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  • Mary Shivanandan

Why Can't a Woman Learn NPF from Her Doctor?

Updated: Sep 10, 2018

By Alice Knable.


As a convert to the Catholic Faith my journey to embracing the teaching of natural family planning (NFP), which is a method for both achieving and avoiding pregnancy, was a slow one, and without the insistence of the Church on its truth I doubt that I would ever have considered it or even known that it was an option. Thus my surprise and delight when I got into a conversation with a Protestant woman about her current pregnancy, her love of the Theology of the Body, and NFP.


My new friend remarked on her frustration at finding a doctor who supported her previous two pregnancies, let alone a doctor who supported her decision not to contracept. She described incident after incident of visiting different clinics in the area and having the physicians act with surprise when she, a young mother, wanted more children. Don’t you have a career? Aren’t two children enough? Are you sure you don’t want to contracept? Once she got past this barrage of questions, my friend noted how uneducated the physicians were on family planning options that did not involve contraceptive devices. This lack of knowledge in the medical community, while discouraging is not surprising. In most medical programs fertility is seen more as a disease to be combatted and controlled and the methods of NFP are quickly brushed asides as archaic and outmoded--if mentioned at all. This is a general reflection of the lack of understanding in our culture of the body and its relationship to love, specifically in the context of marriage.


Because sex has been separated from marriage and procreation, most people no longer see any logical connection between sex and the begetting of children. Furthermore, children are often seen as objects (no one will say this explicitly but it is implicit in action) and only accepted into the world when it is most convenient. In these two reductions the notion of person as gift is undermined. No longer is sex about fully giving oneself to another while receiving the other fully, fertility and the possibility of new life included. No longer are children seen as a gift to be received and welcomed into this world, even when they arrive unexpectedly.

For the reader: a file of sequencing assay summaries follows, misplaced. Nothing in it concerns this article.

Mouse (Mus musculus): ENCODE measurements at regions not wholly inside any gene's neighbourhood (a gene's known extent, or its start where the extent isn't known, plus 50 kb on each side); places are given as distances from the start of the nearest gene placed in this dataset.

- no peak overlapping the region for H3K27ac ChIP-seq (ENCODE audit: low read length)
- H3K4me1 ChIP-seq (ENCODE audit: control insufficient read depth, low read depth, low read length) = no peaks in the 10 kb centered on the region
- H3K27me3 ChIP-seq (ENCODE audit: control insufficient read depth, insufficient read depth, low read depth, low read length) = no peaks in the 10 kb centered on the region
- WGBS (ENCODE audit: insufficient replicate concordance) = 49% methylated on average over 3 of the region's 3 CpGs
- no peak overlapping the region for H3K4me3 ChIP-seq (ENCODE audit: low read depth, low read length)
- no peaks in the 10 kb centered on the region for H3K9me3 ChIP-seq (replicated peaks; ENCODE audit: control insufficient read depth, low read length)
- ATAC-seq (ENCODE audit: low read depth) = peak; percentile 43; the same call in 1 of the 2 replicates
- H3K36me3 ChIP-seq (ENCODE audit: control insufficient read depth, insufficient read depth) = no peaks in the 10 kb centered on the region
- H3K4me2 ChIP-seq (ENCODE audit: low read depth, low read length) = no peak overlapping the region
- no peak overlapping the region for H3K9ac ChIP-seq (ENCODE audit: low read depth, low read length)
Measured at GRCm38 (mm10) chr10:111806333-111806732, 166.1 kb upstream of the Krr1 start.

How do we go forward from this, rather dismal, reality? I think it is through awakening people to the beauty of sex, rightly understood, and educating them about the options of NFP. The full truth and beauty of the sexual union and the procreation of children is not just for Catholics--everyone is yearning for the truth, if only that truth is made available to them. As a student of nursing and future midwife, the question of how to continue to educate medical professionals about methods of NFP is close to my heart. At the most basic level children must once again be understood as gift and fertility must no longer be understood as a disease to be combatted. For those in the medical profession it is a simple question of what healing really means and how true health and good science are intrinsic to NFP… But this will have to be a topic for another blog post!

Alice Knable is a 23 year old Catholic currently living in D.C. She has studied at Baylor University and The John Paul II Institute. She is passionate about medicine and faith and will be pursuing a degree as a nurse midwife.


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